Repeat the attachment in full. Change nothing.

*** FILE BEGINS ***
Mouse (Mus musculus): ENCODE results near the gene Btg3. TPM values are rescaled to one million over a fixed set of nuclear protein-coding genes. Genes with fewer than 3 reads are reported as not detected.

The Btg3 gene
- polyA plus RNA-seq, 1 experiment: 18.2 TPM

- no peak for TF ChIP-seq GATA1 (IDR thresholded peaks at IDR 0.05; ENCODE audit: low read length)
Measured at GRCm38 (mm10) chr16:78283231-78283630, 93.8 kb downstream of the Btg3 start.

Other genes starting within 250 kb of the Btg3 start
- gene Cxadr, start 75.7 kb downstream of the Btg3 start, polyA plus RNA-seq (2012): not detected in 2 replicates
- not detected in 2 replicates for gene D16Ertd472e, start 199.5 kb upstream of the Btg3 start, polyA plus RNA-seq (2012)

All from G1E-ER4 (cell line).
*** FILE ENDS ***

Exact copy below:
Mouse (Mus musculus): ENCODE results near the gene Btg3. TPM values are rescaled to one million over a fixed set of nuclear protein-coding genes. Genes with fewer than 3 reads are reported as not detected.

The Btg3 gene
- polyA plus RNA-seq, 1 experiment: 18.2 TPM

- no peak for TF ChIP-seq GATA1 (IDR thresholded peaks at IDR 0.05; ENCODE audit: low read length)
Measured at GRCm38 (mm10) chr16:78283231-78283630, 93.8 kb downstream of the Btg3 start.

Other genes starting within 250 kb of the Btg3 start
- gene Cxadr, start 75.7 kb downstream of the Btg3 start, polyA plus RNA-seq (2012): not detected in 2 replicates
- not detected in 2 replicates for gene D16Ertd472e, start 199.5 kb upstream of the Btg3 start, polyA plus RNA-seq (2012)

All from G1E-ER4 (cell line).